30 May 1997 Fiber optic probe for determining heavy metals in solids based on laser-induced plasmas
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Abstract
A fiber-optic probe suitable for remote elemental analysis using laser-induced breakdown spectroscopy (LIBS) has been developed and has been used to determine the concentration of lead in samples of dry paint. To develop a suitable fiber- optic sensor for remote measurements using LIBS a number of key issues must be addressed. The issue of coupling high-power laser pulses into optical fibers without fiber damage was first addressed by measuring damage threshold values, and by performing long-term durability tests for several different fiber types and sizes. This study led to the design of a highly flexible fiber-optic LIBS probe that can be used for a variety of sample substrates. To address the issue of reproducibility, we are investigating matrix affects and the dynamics of the laser ablation and laser-induced plasma processes by using a variety of spectroscopic techniques including time-resolved spectroscopic imaging. We have also modified the probe so that laser ablated material can be injected into a mass spectrometer.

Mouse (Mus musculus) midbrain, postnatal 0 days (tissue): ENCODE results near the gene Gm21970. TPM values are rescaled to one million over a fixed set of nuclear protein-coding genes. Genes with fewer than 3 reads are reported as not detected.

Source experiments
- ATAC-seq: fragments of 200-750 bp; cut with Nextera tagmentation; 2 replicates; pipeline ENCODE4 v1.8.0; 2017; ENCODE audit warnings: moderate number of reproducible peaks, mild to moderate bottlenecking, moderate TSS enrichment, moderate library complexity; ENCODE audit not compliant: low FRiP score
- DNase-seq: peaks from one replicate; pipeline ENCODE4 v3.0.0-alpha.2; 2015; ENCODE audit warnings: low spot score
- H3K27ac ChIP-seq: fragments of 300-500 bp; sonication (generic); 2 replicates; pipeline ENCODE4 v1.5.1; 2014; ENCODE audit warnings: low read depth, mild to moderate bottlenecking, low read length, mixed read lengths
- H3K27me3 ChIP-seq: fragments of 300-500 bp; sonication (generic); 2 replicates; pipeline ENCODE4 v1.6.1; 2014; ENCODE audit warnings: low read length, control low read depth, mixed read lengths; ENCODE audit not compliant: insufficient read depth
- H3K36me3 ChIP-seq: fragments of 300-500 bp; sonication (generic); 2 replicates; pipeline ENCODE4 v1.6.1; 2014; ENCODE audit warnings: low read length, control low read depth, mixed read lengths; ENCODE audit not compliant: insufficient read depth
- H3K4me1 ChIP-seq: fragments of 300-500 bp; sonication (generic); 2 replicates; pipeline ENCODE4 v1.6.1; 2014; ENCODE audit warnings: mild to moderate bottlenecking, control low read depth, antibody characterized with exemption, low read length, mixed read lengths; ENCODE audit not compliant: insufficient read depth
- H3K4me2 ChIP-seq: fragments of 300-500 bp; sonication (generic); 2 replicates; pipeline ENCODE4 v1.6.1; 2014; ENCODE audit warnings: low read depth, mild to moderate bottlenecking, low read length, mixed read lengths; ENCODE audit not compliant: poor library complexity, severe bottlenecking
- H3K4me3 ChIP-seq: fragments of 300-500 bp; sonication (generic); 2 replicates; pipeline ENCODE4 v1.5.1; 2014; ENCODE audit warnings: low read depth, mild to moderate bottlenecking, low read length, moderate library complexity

© (1997) COPYRIGHT Society of Photo-Optical Instrumentation Engineers (SPIE). Downloading of the abstract is permitted for personal use only.
Brian J. Marquardt, Brian J. Marquardt, Brian M. Cullum, Brian M. Cullum, Tim J. Shaw, Tim J. Shaw, S. Michael Angel, S. Michael Angel, } "Fiber optic probe for determining heavy metals in solids based on laser-induced plasmas", Proc. SPIE 3105, Chemical, Biochemical and Environmental Fiber Sensors IX, (30 May 1997); doi: 10.1117/12.276154; https://doi.org/10.1117/12.276154
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